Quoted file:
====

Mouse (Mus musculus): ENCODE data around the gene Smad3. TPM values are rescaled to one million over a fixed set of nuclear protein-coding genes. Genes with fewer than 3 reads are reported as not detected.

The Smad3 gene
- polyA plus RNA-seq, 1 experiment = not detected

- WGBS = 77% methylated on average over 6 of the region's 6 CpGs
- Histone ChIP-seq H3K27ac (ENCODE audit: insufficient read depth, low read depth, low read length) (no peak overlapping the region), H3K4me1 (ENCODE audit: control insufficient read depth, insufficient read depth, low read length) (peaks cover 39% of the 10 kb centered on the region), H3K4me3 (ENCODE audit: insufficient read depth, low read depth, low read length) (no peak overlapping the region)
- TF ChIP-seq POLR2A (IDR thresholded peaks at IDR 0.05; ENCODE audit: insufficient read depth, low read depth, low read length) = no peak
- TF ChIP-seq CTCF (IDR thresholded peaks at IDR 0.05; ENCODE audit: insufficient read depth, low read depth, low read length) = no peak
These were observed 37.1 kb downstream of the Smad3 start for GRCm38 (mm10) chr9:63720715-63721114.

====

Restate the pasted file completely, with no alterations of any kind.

Mouse (Mus musculus): ENCODE data around the gene Smad3. TPM values are rescaled to one million over a fixed set of nuclear protein-coding genes. Genes with fewer than 3 reads are reported as not detected.

The Smad3 gene
- polyA plus RNA-seq, 1 experiment = not detected

- WGBS = 77% methylated on average over 6 of the region's 6 CpGs
- Histone ChIP-seq H3K27ac (ENCODE audit: insufficient read depth, low read depth, low read length) (no peak overlapping the region), H3K4me1 (ENCODE audit: control insufficient read depth, insufficient read depth, low read length) (peaks cover 39% of the 10 kb centered on the region), H3K4me3 (ENCODE audit: insufficient read depth, low read depth, low read length) (no peak overlapping the region)
- TF ChIP-seq POLR2A (IDR thresholded peaks at IDR 0.05; ENCODE audit: insufficient read depth, low read depth, low read length) = no peak
- TF ChIP-seq CTCF (IDR thresholded peaks at IDR 0.05; ENCODE audit: insufficient read depth, low read depth, low read length) = no peak
These were observed 37.1 kb downstream of the Smad3 start for GRCm38 (mm10) chr9:63720715-63721114.